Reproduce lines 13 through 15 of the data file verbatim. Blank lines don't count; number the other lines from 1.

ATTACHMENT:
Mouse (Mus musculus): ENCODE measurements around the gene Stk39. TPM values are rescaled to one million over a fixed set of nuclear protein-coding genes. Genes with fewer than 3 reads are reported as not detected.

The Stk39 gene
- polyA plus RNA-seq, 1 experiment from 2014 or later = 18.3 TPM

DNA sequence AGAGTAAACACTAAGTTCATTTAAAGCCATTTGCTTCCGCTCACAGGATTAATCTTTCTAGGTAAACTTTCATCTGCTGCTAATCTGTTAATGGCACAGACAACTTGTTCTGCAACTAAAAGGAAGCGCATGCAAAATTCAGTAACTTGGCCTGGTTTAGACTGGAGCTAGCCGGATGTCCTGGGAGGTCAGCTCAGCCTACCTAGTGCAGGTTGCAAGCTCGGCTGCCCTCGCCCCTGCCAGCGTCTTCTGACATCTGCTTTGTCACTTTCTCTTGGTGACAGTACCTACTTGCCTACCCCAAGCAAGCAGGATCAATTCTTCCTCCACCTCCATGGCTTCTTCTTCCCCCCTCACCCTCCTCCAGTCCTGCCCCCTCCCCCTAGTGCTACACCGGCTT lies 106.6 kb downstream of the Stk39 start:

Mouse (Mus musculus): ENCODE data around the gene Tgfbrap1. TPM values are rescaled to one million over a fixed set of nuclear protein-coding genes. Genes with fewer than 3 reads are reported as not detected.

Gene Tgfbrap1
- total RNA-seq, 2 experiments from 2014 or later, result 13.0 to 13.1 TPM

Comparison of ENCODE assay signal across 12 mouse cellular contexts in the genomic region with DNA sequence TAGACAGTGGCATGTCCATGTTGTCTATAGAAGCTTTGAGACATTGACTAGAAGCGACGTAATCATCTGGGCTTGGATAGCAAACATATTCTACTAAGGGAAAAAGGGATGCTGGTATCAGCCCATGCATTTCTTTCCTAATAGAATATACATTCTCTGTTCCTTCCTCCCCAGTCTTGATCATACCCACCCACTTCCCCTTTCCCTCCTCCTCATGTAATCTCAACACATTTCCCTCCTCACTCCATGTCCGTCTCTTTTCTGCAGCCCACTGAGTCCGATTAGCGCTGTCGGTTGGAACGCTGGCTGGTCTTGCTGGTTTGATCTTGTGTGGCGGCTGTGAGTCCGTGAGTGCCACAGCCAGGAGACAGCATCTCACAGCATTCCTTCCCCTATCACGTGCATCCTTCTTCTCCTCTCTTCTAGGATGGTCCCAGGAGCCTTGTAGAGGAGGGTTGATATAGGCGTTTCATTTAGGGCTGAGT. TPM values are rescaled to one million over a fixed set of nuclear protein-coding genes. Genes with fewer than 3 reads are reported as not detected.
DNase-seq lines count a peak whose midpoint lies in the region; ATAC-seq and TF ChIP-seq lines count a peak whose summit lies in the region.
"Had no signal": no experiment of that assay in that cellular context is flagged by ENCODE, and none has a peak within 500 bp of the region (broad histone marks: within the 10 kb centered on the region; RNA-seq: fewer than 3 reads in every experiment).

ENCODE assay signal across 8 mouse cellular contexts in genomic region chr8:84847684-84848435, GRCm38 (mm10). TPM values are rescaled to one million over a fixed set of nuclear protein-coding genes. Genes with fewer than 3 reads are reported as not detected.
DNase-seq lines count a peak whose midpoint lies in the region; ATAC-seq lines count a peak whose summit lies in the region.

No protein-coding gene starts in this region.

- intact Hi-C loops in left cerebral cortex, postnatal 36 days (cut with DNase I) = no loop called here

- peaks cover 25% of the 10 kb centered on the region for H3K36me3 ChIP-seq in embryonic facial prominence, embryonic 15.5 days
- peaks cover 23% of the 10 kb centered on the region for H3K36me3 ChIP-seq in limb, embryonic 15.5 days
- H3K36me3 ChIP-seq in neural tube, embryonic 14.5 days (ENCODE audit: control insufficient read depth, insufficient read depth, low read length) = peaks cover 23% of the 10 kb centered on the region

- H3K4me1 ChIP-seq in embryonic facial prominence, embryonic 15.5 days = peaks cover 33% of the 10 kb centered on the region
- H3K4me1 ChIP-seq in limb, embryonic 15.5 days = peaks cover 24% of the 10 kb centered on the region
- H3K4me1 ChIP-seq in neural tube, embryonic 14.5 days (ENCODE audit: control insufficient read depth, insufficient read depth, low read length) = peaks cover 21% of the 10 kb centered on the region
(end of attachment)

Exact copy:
No protein-coding gene starts in this region.

- intact Hi-C loops in left cerebral cortex, postnatal 36 days (cut with DNase I) = no loop called here

- peaks cover 25% of the 10 kb centered on the region for H3K36me3 ChIP-seq in embryonic facial prominence, embryonic 15.5 days